If you grow roses, you know how painful it can be to prune them. Scratched forearms, thorns stuck in your fingers, torn sleeves from reaching into the center of the shrub… It’s a good thing roses are so beautiful or no one would grow them!
I’ve tried a lot of rose pruning gloves and not one has stood up to my 100+ antique roses. So I was intrigued when Wes and Cher at Bear Wallow Gloves asked if I’d like to try a pair of their Protector “Original” Rose Gloves.
At first glance, these gauntlet-style gloves look like a pair of regular leather gardening gloves with a sleeve sewn on. Kind of a home-made look (which makes sense – they’re hand-made right here in the USA). But don’t let that fool you – these are hands down the absolute best pair of gardening gloves I’ve ever used for pruning roses.
Here’s how I tested the gloves and why I think they’re so great …
Putting The Rose Gauntlets To The Test
I maintain a rose garden with over 100 antique roses, many of which are over 6 feet tall and wide and have canes like razor-wire with long, hooked thorns. Pruning these shrubs is not something I look forward to (although the gorgeous blooms and lovely scent make it worthwhile).
I usually tackle the pruning with my trusty ARS VS8R pruning shears (read the review here) and the lightweight but strong Dramm ColorPoint telescoping loppers (here’s my review) – a perfect combination for lengthy pruning sessions. I cover up with two pairs of leather gloves and a denim jacket which provides some protection from the thorns but I still emerge with my arms covered in deep scratches and stuck full of thorns.
For this year’s spring rose pruning, I wore a t-shirt and the Bear Wallow rose gauntlets. Much more comfortable. And no scratched arms. Seriously.
The gloves are made from goatskin, which is generally considered to be the most durable type of leather. According to Bear Wallow Gloves, it also has the best puncture resistance of any natural material.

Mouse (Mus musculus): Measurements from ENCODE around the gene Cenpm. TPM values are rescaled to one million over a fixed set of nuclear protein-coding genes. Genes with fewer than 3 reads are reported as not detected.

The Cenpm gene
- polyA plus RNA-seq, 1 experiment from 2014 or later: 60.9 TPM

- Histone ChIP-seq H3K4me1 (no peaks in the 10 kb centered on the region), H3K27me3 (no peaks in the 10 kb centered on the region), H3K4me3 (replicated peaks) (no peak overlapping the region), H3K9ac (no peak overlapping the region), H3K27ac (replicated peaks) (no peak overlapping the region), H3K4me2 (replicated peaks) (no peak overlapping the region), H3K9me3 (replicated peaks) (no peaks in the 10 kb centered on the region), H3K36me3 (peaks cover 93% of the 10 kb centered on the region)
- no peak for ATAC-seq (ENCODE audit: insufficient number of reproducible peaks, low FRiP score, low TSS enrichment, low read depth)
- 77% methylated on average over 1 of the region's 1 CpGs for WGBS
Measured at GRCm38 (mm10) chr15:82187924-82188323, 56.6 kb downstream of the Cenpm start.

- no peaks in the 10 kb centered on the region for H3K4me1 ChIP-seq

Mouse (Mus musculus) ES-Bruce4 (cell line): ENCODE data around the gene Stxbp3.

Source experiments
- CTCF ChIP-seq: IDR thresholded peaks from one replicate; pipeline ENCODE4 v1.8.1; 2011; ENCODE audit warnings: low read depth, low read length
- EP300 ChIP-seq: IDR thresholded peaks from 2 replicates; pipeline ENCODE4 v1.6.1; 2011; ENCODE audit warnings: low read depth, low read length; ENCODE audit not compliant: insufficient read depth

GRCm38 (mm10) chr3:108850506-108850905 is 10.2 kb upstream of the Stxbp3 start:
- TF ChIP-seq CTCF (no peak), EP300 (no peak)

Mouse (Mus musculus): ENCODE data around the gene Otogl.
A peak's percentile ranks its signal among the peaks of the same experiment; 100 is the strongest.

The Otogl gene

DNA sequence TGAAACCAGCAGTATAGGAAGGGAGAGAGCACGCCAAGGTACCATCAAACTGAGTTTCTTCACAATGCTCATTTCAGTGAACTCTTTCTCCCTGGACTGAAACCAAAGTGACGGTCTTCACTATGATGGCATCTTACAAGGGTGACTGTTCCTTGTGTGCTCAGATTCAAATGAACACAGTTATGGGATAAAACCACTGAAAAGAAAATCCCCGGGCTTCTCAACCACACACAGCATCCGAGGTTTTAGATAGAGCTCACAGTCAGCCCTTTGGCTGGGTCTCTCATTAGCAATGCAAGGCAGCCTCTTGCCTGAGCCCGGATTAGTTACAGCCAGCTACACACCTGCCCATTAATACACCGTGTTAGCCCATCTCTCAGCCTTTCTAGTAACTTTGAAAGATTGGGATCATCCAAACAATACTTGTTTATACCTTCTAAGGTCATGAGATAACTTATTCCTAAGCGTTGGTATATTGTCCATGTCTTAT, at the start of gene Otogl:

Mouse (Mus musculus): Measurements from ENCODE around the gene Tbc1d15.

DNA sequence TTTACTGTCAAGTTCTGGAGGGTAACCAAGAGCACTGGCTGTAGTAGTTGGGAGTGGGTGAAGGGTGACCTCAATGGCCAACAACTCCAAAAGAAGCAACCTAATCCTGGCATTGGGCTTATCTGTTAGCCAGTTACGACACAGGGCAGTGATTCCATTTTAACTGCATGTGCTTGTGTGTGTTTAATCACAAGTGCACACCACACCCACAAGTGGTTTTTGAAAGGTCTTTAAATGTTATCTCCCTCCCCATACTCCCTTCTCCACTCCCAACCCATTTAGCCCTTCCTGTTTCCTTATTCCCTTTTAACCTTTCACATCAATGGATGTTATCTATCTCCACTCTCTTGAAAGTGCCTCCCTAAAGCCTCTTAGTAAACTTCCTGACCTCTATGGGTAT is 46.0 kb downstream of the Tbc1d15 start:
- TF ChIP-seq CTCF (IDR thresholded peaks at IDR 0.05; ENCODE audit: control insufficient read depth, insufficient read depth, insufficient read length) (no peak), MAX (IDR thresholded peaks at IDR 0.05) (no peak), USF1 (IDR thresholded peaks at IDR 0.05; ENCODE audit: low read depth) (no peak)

The gauntlet sleeves are made from split cowhide which is almost impenetrable. Even better, thorns don’t catch on the leather so you don’t get stuck with your arms in the middle of a rose bush, unable to pull them out without tearing branches off the shrub.
While I did get poked by a couple of thorns, none of them penetrated the leather of the gloves or sleeves. The weak point was the seams on the gloves where the occasional thorn managed to wedge itself between the stitches. I didn’t get any scratches on my arms, even when reaching deep into the shrub to prune old canes.
And, because the sleeves extend all the way to your elbow, I was able to carry armfuls of cut canes to the brush pile without any scratches. Try that with other rose pruning gloves!
Protection Where You Need It Most
When you’re pruning roses, where are you most likely to get scratched or poked? Your arms, right?
With the Bear Wallow Rose Gauntlets, your entire forearm is protected. The blue, cowhide sleeves extend 12 inches from the cuff of the glove. The cowhide is stiff enough to stay in place yet still flexible enough to comfortably move your arm.
And, just in case you have a really thin arm or want to make extra sure that the sleeve stays firmly put, there’s a Velcro strap that cinches around the sleeve just below your elbow. It’s optional – it snaps onto the sleeve if you want to use it. I really liked using the straps because they also kept debris from falling into the sleeve (and who wants thorns inside your gloves?!).
These rose pruning gloves come in a wide range of sizes, from XXS to XXXL. Be sure to measure your hand carefully and follow the instructions on BearWallowGloves.com before ordering; you’ll want to get just to right fit for optimum comfort.
The goatskin gloves are soft and very flexible; you barely feel like you’re wearing gloves at all.
With all of the available gloves sizes, there’s sure to be one that fits you perfectly.
The goatskin sleeve can also be customized to fit your arm length. Because it’s sewn and then held together with rivets, the seam down the side of the sleeve won’t come undone. So if the sleeve is too long, just cut it down to the right size for you.
We give the Bear Wallow Gloves Rose Gauntlets a 5-shovel rating. They’re comfortable, durable, well-designed, and best of all, they almost completely eliminate the pain of pruning rose bushes. These gardening gloves would also be good for handling any type of thorny plant, brush, or anything else that’s likely to scratch.
Where To Buy It
These rose pruning gauntlets are available online at BearWallowGloves.com, along with a range of other gardening gloves. The Original (reviewed here) is $49.95 and the Basic (without rivets or straps and with glove seams on the outside) is $43.95. It’s well worth the price.